All the way through there is Enjambment in this poem which suggests maybe the idea of disjointed life in a city in conflict things are happening this confusion and life is disjointed life doesn't run along smoothly.

"Nuts, bolts, nails, car-keys" are the things that the homemade bomb is made from these are the things that would cause injury to people. "A fount of a broken type" we can read that perhaps as language communication is disrupted like the peace in this city or perhaps it refers maybe to news reports constant news reports about what's going.

And the explosion itself an Asterix on the map and if you think about what an Asterix looks like you could quite easily see that as being an image that would be a metaphor for an explosion. Again we have punctuation withthe hyphenated line the bursts of rapidfire is followed by an ellipsis and theyare actually illustrating the gunfire.

If you think about the lines in the poem wemight also consider those to look a bitlike the firings from a gun.

The idea that the speaker was trying to complete a sentence in my head and it kept stuttering perhaps helped you to see the tone of the poem the poet's voice coming through perhaps their fear their frustration not being able to communicate about what's going on.

 All the alleyways and side streets are blocked with stops and colons there's a feeling of entrapment being trapped in a place or it could be somebody said in the lesson and metaphor perhaps for the army or for the police who are blocking off the streets.

The increasingly short sentences within the long lines I've said perhaps maybe a physical representation on the page of the gunfire that's happening but perhaps also adds to the feeling and the sense of being trapped.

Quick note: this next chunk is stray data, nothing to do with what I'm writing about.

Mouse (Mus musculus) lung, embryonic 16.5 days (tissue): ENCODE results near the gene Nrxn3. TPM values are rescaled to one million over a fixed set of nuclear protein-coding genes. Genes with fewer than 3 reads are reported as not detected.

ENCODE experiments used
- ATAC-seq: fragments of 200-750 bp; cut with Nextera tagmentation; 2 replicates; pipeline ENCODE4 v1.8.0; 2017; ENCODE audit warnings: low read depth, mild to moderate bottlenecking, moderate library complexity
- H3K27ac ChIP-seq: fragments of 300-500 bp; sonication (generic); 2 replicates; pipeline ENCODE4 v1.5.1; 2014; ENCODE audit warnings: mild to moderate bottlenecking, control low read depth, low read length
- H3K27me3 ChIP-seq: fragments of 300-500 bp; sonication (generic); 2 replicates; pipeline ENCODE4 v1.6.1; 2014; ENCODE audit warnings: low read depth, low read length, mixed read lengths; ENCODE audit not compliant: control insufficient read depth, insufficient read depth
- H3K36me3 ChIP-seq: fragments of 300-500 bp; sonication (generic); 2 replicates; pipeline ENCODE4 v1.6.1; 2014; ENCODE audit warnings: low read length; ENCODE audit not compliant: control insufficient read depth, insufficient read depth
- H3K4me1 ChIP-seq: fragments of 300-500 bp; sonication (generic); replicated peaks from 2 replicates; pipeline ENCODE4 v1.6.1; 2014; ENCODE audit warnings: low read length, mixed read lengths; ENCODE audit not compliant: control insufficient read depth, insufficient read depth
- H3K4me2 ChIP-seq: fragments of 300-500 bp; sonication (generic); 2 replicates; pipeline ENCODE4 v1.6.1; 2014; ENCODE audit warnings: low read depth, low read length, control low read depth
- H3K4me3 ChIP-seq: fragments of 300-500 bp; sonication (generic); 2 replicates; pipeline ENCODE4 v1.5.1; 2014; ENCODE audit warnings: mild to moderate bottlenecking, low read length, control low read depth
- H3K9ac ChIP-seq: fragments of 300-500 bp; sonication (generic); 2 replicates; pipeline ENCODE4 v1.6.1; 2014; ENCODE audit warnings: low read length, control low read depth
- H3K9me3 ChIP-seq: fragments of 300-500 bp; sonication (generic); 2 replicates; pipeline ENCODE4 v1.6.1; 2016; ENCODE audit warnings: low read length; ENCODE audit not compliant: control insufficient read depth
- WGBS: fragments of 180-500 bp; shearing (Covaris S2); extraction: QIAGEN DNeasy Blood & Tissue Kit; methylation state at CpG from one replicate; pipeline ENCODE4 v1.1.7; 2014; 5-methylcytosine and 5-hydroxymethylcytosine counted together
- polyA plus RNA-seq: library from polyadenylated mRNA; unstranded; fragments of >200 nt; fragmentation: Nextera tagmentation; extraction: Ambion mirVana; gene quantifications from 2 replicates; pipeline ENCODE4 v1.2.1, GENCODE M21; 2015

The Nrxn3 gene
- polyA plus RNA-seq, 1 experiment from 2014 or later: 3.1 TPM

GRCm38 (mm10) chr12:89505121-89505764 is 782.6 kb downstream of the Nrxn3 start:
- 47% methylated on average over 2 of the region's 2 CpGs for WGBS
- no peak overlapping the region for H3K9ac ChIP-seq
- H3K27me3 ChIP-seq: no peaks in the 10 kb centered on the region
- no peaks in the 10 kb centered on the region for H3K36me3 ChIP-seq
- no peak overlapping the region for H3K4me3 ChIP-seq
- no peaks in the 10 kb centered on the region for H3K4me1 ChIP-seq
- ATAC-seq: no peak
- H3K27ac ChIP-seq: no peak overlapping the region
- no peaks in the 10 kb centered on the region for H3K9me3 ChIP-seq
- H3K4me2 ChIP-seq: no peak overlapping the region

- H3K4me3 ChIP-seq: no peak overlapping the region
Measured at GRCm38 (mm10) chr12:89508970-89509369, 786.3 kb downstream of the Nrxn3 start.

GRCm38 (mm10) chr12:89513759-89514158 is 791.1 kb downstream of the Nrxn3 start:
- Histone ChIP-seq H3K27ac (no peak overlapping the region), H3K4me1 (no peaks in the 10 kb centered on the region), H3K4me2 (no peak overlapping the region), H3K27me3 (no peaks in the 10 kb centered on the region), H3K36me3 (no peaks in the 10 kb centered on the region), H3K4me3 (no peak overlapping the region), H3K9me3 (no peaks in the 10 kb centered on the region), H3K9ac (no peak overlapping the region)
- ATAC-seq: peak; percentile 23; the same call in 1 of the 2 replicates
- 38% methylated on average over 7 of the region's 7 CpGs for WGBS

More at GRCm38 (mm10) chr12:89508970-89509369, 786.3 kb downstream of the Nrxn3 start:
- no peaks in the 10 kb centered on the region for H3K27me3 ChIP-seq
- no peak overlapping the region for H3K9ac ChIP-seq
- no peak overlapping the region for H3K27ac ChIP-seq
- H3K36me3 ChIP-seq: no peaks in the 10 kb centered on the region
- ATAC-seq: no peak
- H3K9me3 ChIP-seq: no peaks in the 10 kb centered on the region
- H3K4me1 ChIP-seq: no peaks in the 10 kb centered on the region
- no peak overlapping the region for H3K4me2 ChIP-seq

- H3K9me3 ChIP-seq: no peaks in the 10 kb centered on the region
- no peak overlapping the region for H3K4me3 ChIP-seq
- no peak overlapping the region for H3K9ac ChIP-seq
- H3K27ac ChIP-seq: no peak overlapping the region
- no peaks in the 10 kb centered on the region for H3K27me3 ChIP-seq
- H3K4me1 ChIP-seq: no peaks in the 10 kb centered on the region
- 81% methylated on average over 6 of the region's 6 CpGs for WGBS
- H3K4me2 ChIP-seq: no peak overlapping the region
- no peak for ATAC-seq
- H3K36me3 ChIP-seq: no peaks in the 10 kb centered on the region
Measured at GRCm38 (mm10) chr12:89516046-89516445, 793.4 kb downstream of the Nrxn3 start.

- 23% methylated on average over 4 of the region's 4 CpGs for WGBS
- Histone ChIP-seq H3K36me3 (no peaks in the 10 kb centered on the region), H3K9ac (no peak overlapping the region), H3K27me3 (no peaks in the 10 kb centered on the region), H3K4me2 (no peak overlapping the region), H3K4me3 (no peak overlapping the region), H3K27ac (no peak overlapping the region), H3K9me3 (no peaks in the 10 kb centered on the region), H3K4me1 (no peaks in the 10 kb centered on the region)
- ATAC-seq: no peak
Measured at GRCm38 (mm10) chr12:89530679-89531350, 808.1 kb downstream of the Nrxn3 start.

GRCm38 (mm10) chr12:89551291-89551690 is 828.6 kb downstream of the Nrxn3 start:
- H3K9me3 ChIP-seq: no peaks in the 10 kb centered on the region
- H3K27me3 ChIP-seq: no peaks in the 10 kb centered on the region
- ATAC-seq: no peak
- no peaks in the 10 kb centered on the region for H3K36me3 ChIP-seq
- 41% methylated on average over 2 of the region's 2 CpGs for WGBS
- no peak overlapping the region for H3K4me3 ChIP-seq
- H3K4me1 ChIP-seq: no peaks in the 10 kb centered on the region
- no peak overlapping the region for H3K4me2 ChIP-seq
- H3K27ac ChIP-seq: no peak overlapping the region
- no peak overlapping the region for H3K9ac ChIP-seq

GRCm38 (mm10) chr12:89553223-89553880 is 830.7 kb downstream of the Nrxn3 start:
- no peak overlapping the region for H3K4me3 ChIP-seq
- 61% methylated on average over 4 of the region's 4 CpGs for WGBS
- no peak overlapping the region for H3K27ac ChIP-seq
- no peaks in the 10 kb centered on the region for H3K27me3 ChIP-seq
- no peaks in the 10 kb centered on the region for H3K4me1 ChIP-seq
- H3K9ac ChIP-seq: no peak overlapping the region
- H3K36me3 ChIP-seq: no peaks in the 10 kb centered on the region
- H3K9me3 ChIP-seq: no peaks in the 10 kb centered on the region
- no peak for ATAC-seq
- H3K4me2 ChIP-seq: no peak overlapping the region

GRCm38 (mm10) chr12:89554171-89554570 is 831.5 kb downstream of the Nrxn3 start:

The punctuation metaphor is use and helps organize the writing as if it's suggesting maybe that the authority or the authority of maybe the police or the army is attempting to control the city it could also indicate that life in Northern Ireland is interrupted or perhaps it represents the speaker's thoughts becoming disjointed or confused.

In the second stanza, the poet says I know this labyrinth so well and that could be seen as ironic because although he knows the place well he still feels lost. Balaclava Ragland Inca man Odessa Street there's a street name but there are also names of wars which were thought fought in British colonies so that referring to the British involvement in Northern Ireland.

We then see lots of questions in this stanza and again that helps us to see the tone of the poem the poet's voice and how the persona in the poem is feeling perhaps the questions are sharing confusion perhaps the questions are showing anger or uncertainty about the future or perhaps he's being interrogated maybe these are questions that have been asked of him maybe everybody in the city is under suspicion. every move is punctuated perhaps suggesting violence.

The list of military items A Saracen, Kremlin-2 mesh. Makrolon face-shields. Walkie-talkies face shields the body armor used by the British Army walkie tallies suggest a sense of chaos perhaps after the incident with all of these things suddenly appearing maybe a sense of alienation of paranoia of having things to create distance between people.

At the end "A Fusillade of question - marks" Fusillade is something being fired at the same time and perhaps this indicates that the persona feels under attack whether it's from the bomb or from the people police in the streets is not clear and you can make your own decisions about that.